The governor of the Russian region of Belgorod has promised to help relocate civilians worried by a recent spate of deadly Ukrainian attacks, a rare admission of the dangers posed by a once distant war that has overwhelmingly impacted Ukrainians.
Belgorod – which adjoins northern Ukraine – has seen waves of Ukrainian strikes. Last Saturday, at least 25 people were killed by an attack on the city of Belgorod itself.
Ukraine has consistently targeted Russian regions near the border, but the December 30 attack on Belgorod is thought to be one of the single deadliest incidents reported. It followed the largest Russian aerial assault of the conflict killed at least 47 people in Ukraine.
“People realized there really is a war going on and it’s come now to Belgorod, maybe not for the first time but the most grave and frightening,” one local told Reuters in the wake of the strike on Belgorod.
Directly addressing Belgorod residents, Gladkov said: “I see several requests on social networks where you write: ‘We are scared, help us go to a safe place.’”
“Of course we will help! Several families have already been transported. We do everything that depends on us,” Gladkov added.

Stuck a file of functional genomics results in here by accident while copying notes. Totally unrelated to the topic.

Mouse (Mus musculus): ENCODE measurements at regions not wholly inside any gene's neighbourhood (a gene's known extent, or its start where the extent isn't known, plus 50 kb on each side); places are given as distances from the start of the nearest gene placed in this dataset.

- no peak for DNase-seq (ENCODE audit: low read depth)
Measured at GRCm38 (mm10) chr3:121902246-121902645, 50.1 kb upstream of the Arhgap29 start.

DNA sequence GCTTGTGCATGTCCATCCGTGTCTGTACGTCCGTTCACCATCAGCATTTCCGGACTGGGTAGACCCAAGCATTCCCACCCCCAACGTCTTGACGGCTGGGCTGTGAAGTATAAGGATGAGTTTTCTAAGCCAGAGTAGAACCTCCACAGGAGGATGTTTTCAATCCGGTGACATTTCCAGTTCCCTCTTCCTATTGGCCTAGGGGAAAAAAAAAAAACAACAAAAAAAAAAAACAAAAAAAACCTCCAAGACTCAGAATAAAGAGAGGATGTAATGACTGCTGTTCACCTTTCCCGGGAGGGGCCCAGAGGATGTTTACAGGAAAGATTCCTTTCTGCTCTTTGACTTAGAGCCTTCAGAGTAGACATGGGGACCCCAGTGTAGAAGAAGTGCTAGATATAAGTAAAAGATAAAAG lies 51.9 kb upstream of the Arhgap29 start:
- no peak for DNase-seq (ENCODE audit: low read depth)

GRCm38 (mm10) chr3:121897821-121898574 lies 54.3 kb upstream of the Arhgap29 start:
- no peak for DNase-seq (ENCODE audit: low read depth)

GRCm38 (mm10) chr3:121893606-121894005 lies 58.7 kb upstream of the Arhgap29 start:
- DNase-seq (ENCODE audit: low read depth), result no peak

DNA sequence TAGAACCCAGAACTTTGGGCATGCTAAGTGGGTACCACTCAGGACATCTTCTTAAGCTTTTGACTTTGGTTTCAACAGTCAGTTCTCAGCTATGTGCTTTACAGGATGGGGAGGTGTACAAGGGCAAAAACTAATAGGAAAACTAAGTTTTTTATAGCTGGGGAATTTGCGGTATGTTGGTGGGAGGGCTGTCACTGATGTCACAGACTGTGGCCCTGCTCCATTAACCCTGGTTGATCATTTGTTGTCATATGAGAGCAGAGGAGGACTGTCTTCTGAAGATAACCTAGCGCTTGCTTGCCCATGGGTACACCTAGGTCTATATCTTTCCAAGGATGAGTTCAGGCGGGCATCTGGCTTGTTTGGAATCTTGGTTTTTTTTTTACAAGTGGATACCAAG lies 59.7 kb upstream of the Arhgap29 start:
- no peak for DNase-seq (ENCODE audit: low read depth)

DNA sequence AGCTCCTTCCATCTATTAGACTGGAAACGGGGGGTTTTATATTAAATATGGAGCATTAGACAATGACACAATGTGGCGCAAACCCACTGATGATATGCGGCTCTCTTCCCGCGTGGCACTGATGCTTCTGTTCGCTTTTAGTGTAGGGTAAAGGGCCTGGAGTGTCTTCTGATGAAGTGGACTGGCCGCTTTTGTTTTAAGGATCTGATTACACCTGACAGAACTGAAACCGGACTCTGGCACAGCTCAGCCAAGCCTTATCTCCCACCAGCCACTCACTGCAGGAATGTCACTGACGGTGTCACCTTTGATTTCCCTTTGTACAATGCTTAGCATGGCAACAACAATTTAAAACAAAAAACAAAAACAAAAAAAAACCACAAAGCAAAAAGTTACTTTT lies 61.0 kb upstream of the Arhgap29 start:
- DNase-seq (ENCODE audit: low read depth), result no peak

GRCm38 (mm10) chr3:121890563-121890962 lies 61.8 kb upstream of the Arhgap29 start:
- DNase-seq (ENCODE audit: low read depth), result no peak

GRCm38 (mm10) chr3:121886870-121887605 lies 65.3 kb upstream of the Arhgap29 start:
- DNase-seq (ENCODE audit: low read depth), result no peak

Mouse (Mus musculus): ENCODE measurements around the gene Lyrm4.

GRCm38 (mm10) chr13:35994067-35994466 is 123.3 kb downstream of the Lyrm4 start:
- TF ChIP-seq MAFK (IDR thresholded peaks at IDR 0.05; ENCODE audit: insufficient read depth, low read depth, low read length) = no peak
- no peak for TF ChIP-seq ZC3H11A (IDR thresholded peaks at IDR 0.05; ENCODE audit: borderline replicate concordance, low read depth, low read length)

The governor said his office had previously relocated people whose homes in the region’s Shebekinsky district were damaged by shelling. In this instance a small group of residents were provided shelter whilst their homes were repaired.
Friday is the first time the top Belgorod official has offered publicly to relocate large groups of the local population impacted by the war. Residents looking to be relocated will also be expected to travel much longer distances, this time up to 87 miles.
In his video message, Gladkov instructed concerned residents to get in touch with the city administration to let it know they are “ready to leave.”
The governor said “comfortable buses” were on standby on Friday to transport residents to the cities of Stary Oskol and Gubkin where they would be lodged in “warm and safe rooms.”
Stary Oskol is roughly 87 miles from Belgorod while Gubkin is 74 miles from Belgorod.
“You will be there for as long as necessary. If there are not enough places in our temporary accommodation centers in our region, I will turn to my colleagues, governors of other regions, so that they can help us,” Gladkov told civilians.
The governor said he had received “dozens of calls” from his colleagues in neighboring regions offering to “help all of you, dear residents of the Belgorod region.”
One Belgorod local, a business owner, told Reuters how his business had dried up as a result of the fighting. “I come to work, wait for customers but there is no one. I sit for three or four hours and close.”
In another development, Ukraine’s intelligence agency said that it had destroyed a Russian military stronghold in Belgorod Friday after successfully making an incursion.
During the incursion, the Defense Intelligence of Ukraine claimed to have destroyed one of the Russian strongholds and mined the road used by Russians in Grayvoronsky district.